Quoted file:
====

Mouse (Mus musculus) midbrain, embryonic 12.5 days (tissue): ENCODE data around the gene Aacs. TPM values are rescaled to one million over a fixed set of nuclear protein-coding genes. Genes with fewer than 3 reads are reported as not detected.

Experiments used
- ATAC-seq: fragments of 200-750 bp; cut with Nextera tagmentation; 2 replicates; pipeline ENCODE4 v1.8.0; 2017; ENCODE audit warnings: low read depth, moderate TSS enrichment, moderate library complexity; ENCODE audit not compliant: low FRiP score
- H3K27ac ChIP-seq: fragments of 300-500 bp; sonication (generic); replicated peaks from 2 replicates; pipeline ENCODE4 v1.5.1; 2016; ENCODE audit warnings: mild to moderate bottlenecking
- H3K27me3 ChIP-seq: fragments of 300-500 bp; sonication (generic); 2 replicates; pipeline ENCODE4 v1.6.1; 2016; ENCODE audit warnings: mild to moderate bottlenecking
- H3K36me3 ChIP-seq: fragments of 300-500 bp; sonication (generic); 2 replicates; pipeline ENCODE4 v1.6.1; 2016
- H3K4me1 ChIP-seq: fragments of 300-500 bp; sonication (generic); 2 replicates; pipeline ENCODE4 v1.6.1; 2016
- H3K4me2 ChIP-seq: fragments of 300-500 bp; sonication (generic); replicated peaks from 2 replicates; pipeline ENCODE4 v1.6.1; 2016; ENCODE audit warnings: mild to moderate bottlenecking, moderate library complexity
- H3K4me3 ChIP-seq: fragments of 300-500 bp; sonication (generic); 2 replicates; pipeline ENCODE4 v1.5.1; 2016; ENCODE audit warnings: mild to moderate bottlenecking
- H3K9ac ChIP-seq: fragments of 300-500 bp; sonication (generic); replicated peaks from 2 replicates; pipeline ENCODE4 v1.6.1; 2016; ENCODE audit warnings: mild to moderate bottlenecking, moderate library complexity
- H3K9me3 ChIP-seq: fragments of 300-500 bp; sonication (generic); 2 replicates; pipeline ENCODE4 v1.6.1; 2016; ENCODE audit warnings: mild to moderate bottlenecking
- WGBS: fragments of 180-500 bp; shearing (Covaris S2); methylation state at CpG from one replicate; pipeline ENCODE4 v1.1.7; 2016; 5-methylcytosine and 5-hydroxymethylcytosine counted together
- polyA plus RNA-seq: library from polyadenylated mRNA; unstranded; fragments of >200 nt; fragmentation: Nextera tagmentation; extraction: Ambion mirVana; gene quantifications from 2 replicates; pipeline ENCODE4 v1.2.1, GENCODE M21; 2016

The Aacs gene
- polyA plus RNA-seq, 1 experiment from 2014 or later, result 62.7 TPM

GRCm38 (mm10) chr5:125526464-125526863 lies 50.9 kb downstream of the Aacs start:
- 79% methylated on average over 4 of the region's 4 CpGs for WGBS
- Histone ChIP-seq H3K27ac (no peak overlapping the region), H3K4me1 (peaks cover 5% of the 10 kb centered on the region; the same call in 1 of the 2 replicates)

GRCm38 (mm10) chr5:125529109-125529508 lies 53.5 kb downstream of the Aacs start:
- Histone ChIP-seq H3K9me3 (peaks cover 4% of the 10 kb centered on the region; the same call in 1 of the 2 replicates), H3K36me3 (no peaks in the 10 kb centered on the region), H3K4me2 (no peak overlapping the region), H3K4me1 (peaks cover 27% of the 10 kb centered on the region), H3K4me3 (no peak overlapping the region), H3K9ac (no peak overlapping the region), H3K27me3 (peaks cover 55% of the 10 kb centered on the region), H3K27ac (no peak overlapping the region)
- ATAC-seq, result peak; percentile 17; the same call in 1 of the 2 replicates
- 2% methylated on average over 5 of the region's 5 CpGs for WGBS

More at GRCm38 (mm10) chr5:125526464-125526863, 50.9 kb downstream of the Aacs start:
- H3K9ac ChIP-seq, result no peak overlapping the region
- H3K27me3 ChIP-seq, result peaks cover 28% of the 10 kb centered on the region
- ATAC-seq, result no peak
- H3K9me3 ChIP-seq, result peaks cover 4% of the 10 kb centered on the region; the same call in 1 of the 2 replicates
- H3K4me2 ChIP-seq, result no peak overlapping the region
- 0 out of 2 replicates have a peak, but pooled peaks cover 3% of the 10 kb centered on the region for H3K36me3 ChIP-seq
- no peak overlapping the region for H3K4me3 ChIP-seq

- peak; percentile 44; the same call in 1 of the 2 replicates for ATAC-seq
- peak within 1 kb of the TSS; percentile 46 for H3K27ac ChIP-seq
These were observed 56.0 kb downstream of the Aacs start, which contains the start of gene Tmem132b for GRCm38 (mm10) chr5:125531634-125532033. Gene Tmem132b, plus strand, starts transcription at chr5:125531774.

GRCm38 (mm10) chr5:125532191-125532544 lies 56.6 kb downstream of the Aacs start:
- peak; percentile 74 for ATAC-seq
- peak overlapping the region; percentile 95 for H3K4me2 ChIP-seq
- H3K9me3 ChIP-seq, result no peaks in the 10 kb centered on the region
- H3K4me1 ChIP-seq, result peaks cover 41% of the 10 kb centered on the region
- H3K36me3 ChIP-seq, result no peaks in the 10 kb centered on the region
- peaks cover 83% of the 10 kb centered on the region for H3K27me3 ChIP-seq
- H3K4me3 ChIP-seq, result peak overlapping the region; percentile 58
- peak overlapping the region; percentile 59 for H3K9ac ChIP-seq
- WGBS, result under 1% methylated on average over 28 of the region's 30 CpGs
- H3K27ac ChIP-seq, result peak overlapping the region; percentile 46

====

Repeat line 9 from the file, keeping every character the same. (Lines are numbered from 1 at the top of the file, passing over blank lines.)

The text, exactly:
- H3K4me3 ChIP-seq: fragments of 300-500 bp; sonication (generic); 2 replicates; pipeline ENCODE4 v1.5.1; 2016; ENCODE audit warnings: mild to moderate bottlenecking